Is London Underground's radio network unable to cope with another bomb attack?
Forgive me coming over all Daily Mail for a moment, but when will we ever learn? Yesterday's London Assembly report into the July 7th attacks say that "if another major incident occured emergency crews would not be able to communicate with the surface because their radios do not work underground. Tube drivers would be unable to talk directly to passengers to reassure and guide them in the darkness".
Reports after emergenices are inevitably going to end up pointing fingers and say, 'well if this was working this wouldn't have happened', or 'if we could have done this, more lives would have been saved'. We can have these sorts of arguments until the cows come home, but to me, the only point in having them is if we can learn something for the future.
The report has called for a unified radio system to let 999 services work underground. Fortunately, the report as outlined by the Evening Standard had nothing but praise for the emergency services on July 7th. Difficulties and delays in communications had a "minimal impact" and the services "responded well to the incidents against an immediate backdrop of confusion and poor telecommunications".
However, it makes 63 recommendations, a number of which are focussed on poor radio communications between Tube drivers and line controllers. One of the Assembly investigators compared the "antiquated" system to communications that we had in the First World War. "I have been down in tunnels with all the lights switched off. It's instant blindness. For those passengers to be trapped down there and to have temperatures hitting 110 degrees, with the dirt and smoke and injured, it's at that point where they really do need to have reassurance. We owe it to them to get communications sorted out". Apparently he has been assured that a new radio system will be in place by the end of 2007. We'll have to wait and see.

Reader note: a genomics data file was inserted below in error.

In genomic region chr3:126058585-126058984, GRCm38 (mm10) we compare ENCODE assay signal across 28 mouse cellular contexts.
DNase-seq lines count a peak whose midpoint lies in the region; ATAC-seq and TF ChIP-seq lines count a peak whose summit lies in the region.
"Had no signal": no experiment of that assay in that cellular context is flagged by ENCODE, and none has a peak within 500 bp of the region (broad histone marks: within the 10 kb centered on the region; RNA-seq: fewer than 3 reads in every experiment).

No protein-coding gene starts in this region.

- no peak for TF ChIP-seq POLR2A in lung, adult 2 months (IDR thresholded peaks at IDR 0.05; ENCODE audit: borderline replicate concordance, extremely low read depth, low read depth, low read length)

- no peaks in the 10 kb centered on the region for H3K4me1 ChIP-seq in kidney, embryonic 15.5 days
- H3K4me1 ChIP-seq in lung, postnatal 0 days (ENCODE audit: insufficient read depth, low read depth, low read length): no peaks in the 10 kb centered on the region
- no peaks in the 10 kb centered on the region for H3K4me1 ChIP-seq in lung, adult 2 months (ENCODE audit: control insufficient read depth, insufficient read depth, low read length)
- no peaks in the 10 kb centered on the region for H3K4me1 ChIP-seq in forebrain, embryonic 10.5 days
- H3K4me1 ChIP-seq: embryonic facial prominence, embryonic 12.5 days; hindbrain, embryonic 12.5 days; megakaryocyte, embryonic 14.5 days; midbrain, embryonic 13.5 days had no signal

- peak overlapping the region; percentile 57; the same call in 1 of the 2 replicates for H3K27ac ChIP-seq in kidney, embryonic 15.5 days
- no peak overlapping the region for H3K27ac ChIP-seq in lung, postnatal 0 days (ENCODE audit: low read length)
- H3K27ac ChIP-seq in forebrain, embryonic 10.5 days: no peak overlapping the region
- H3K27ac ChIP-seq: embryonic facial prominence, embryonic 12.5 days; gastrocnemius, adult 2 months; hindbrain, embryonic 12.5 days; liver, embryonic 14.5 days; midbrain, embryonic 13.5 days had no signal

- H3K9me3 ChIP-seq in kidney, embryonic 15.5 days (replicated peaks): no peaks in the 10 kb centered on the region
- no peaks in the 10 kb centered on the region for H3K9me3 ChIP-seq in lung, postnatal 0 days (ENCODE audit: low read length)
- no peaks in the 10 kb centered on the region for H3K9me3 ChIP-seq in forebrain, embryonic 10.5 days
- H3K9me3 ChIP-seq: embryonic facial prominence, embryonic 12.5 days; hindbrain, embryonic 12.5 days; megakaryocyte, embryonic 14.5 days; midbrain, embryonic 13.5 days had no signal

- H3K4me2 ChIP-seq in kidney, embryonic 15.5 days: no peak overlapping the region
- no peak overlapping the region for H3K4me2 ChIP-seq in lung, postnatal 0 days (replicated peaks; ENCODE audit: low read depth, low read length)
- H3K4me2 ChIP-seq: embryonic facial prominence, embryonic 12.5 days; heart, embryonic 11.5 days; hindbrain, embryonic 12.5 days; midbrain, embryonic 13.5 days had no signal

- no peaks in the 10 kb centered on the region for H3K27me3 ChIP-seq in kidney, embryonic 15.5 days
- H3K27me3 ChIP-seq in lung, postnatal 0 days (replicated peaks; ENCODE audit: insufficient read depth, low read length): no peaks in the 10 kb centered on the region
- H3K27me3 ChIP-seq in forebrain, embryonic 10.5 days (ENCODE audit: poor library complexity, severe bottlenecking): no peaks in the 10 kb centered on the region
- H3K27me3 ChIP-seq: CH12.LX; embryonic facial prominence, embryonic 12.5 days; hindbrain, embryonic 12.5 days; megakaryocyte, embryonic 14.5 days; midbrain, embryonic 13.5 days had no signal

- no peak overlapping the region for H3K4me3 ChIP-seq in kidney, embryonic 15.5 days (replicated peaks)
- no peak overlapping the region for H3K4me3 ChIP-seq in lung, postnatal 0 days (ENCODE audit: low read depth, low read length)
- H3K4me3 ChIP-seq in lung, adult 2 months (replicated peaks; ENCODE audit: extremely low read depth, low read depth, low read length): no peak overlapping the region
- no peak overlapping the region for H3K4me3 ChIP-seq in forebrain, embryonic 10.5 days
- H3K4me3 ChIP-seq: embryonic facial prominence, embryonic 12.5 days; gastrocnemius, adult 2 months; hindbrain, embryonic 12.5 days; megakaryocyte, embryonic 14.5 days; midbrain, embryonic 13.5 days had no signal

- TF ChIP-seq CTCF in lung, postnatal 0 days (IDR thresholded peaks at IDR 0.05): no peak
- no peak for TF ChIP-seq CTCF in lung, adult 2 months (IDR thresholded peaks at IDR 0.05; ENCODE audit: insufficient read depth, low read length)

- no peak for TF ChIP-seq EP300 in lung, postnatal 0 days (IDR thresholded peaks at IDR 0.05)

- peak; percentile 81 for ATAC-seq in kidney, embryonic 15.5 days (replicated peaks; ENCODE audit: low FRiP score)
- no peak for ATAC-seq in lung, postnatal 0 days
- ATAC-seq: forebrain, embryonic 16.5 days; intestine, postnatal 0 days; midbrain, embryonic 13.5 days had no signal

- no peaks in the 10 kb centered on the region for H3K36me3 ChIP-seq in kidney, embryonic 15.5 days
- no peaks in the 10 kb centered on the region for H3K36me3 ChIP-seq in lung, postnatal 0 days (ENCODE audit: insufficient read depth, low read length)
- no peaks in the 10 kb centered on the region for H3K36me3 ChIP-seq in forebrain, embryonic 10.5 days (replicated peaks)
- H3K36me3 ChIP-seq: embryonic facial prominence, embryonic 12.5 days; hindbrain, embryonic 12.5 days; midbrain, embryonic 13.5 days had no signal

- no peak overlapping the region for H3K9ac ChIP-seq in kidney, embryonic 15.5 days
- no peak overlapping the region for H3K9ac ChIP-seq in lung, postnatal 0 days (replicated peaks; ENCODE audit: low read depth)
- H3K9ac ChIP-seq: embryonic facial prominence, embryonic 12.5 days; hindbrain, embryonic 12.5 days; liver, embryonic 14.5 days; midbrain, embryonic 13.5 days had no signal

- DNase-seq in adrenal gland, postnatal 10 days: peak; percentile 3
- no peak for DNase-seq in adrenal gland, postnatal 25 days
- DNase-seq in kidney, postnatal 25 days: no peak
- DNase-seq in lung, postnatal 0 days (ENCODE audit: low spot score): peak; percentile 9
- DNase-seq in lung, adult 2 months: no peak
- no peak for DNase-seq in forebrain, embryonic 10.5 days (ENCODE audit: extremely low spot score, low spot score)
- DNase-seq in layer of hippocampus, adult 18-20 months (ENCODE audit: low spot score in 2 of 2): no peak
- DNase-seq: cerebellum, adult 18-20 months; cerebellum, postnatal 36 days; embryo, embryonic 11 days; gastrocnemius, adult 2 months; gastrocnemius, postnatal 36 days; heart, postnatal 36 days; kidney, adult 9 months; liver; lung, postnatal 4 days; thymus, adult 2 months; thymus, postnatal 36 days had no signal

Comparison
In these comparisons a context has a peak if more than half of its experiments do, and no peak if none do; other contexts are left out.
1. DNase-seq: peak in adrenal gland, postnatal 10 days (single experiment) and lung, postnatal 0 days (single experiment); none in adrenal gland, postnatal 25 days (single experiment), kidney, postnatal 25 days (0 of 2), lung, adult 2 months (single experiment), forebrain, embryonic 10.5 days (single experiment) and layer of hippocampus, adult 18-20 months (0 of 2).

Andrew Gilligan, well used to digging up dirt, is happy to do more finger pointing and points his finger much more firmly at ministers. After the King's Cross fire, a recommendation was made to fit the Tube with a better radio network. Gilligan reminds us that was "a mere 17 years before the 7/7 attacks". The Government's response to poor communications & surveillance of suspects, or as Gilligan says "shameful failings in the absolute basics", is a "frenzied burst of new tough talking, iniatiative-mongering and law making, intended to look like 'decisive action' but whose only effect is to put further pressure on a misfiring system". He concludes that "We are probably no safer now than we were on 6th July. And that is the real worry."
So what do you think? A tough but fair conclusion or do you feel the Government has done a lot to protect us? Are moves such as putting metal detectors at Tube stations part of the "frenzied burst of tough talking" too?